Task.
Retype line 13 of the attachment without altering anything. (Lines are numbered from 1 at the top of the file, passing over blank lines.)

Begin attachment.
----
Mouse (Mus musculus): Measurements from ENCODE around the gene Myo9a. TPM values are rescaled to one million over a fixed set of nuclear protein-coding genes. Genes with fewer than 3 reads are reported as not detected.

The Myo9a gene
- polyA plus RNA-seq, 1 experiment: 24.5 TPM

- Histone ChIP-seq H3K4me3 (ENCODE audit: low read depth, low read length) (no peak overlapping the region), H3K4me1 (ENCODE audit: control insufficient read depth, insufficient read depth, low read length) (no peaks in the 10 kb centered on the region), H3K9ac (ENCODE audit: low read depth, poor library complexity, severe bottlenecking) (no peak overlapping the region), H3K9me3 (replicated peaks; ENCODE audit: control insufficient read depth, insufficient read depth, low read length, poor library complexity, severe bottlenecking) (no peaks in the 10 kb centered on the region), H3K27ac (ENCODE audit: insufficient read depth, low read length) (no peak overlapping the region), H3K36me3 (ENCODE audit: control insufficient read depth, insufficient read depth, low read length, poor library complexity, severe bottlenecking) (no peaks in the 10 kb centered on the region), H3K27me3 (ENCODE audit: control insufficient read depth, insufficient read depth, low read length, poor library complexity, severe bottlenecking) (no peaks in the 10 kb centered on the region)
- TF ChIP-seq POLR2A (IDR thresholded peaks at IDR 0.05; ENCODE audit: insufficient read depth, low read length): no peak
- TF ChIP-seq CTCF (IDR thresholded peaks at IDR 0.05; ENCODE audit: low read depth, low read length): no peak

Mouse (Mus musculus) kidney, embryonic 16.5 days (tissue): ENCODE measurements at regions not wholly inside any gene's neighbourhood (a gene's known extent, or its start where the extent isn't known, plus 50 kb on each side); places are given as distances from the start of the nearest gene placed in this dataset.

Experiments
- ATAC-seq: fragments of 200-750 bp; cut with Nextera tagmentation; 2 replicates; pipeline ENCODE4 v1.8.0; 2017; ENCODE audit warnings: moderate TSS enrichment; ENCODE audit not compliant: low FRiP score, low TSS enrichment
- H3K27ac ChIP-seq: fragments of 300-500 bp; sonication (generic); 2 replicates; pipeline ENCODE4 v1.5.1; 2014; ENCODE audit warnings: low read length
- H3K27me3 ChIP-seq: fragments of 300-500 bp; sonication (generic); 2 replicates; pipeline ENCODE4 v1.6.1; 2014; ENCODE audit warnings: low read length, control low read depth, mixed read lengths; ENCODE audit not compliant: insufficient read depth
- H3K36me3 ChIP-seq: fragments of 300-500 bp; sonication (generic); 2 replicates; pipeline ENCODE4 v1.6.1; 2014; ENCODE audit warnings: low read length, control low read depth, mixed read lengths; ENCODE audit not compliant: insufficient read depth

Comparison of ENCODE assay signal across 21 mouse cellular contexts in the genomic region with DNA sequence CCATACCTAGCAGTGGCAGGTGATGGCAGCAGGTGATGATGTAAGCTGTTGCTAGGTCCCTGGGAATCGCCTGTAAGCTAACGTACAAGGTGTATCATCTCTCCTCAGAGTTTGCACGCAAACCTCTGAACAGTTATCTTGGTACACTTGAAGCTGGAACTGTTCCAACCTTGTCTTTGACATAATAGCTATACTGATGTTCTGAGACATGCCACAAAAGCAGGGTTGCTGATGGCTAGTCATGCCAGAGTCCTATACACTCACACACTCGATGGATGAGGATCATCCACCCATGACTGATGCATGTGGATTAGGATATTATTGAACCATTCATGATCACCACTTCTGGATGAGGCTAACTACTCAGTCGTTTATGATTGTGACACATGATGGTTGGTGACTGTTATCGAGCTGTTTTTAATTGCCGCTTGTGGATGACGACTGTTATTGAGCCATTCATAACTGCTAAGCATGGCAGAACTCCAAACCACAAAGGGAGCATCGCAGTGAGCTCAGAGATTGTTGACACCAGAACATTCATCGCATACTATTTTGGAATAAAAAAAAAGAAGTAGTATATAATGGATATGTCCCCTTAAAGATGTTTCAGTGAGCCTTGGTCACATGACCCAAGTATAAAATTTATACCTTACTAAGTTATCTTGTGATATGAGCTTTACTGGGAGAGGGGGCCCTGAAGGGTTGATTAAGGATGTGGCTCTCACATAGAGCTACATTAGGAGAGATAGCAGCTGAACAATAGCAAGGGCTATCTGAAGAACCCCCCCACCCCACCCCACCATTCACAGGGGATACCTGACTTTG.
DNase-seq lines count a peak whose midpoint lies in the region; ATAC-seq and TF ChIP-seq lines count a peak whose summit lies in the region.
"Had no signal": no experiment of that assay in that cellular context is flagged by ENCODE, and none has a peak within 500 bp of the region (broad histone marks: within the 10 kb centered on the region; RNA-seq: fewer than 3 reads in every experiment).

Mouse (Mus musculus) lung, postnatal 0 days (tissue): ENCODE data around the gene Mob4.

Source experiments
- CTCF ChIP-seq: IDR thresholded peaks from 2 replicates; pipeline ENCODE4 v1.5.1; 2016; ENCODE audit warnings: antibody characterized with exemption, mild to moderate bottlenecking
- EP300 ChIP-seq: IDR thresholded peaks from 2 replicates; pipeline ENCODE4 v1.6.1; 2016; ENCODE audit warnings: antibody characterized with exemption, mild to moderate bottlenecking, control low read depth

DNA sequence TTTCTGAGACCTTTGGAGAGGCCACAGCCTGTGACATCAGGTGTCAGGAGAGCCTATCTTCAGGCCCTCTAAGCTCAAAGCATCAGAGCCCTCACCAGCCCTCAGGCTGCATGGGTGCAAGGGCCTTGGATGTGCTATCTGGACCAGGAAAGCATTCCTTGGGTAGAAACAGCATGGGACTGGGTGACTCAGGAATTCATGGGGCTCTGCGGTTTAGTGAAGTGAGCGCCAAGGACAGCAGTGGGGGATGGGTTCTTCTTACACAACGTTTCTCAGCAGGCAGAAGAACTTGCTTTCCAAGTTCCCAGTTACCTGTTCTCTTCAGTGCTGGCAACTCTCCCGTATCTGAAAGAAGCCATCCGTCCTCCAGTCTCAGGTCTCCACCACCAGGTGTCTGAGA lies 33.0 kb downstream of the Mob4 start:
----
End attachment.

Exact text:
Comparison of ENCODE assay signal across 21 mouse cellular contexts in the genomic region with DNA sequence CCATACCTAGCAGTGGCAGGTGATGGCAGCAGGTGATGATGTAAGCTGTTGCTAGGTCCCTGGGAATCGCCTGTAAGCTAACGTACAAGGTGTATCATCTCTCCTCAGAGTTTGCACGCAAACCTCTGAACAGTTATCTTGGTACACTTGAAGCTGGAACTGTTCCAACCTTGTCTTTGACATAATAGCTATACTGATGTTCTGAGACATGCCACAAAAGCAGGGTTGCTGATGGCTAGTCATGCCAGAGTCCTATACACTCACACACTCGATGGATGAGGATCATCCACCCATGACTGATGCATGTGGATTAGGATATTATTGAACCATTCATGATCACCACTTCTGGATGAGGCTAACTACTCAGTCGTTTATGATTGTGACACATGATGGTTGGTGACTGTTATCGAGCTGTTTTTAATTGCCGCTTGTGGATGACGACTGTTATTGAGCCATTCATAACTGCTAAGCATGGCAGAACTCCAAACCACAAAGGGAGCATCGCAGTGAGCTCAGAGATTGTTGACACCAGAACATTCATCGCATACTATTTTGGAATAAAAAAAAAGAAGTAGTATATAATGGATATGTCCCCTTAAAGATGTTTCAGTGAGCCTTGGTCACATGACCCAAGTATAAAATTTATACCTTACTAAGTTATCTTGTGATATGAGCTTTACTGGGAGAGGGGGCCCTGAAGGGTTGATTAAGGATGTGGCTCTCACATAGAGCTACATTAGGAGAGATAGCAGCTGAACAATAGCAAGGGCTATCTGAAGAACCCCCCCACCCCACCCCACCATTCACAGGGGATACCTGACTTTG.